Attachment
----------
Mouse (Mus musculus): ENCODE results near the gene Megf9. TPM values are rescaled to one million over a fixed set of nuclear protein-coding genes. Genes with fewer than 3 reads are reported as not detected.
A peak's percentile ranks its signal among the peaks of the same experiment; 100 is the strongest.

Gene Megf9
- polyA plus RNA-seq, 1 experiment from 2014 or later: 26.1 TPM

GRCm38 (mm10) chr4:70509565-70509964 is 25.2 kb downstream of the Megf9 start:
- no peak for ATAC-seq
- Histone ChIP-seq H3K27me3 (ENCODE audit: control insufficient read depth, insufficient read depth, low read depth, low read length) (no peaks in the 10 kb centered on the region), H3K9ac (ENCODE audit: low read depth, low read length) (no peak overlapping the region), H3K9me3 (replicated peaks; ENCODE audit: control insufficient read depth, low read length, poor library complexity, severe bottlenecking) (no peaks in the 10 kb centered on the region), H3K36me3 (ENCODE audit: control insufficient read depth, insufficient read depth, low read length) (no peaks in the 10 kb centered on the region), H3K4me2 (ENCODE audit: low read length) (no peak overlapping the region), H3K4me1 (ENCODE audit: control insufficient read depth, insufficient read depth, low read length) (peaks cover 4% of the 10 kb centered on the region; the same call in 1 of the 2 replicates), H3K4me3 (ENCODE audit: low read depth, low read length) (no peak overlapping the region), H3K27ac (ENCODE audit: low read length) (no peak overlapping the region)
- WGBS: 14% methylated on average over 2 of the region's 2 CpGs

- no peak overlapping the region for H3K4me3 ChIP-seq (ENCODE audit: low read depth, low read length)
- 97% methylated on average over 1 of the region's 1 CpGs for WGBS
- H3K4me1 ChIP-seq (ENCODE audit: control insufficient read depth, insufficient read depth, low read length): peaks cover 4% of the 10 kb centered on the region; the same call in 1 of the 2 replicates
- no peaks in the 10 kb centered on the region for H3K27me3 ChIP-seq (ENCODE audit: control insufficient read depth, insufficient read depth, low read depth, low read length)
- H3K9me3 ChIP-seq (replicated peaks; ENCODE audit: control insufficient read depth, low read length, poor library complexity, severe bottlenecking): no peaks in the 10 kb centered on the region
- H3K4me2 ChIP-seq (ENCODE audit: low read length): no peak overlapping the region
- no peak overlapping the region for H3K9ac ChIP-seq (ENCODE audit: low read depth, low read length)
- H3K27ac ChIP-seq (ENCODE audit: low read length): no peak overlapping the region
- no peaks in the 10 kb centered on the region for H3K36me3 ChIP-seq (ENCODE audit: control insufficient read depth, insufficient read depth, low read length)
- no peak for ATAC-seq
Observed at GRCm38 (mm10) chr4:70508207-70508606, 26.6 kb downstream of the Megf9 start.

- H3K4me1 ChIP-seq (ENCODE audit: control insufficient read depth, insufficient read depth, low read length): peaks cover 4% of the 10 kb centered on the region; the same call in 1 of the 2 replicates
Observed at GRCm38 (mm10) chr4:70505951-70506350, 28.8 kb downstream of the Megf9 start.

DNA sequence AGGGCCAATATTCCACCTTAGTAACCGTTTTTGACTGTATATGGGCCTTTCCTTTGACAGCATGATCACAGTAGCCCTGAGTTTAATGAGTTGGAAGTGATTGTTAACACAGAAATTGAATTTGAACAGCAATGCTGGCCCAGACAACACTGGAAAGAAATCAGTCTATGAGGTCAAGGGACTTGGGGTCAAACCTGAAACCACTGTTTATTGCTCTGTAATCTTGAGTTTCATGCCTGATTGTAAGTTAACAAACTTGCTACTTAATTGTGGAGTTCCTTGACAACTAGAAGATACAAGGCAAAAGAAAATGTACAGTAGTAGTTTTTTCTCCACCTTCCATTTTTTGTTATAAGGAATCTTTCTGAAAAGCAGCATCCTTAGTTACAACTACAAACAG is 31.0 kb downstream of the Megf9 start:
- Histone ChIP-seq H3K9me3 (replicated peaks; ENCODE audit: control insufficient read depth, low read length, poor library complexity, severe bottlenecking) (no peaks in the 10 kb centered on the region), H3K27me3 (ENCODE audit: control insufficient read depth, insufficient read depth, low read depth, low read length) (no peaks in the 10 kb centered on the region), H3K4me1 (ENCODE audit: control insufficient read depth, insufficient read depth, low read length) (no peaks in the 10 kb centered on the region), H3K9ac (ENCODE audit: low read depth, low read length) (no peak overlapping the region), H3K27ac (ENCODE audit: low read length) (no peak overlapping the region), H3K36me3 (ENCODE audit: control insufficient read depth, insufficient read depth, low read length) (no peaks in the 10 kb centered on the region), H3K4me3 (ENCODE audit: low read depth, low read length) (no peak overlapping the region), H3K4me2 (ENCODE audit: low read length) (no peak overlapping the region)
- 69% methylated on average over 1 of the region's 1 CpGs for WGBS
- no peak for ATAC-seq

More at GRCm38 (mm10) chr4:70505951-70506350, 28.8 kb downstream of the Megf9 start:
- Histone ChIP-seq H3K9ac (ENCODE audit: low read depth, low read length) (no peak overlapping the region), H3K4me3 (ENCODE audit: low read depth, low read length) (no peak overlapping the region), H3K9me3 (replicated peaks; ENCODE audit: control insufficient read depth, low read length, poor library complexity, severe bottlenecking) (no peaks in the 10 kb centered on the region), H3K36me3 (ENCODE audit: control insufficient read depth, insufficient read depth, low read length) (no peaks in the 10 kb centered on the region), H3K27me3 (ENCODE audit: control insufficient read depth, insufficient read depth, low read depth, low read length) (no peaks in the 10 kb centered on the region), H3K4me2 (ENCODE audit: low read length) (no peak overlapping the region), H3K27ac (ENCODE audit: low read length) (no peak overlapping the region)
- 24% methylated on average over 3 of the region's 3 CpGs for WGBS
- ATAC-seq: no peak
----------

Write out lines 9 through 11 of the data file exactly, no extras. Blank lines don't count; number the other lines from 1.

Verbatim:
- no peak overlapping the region for H3K4me3 ChIP-seq (ENCODE audit: low read depth, low read length)
- 97% methylated on average over 1 of the region's 1 CpGs for WGBS
- H3K4me1 ChIP-seq (ENCODE audit: control insufficient read depth, insufficient read depth, low read length): peaks cover 4% of the 10 kb centered on the region; the same call in 1 of the 2 replicates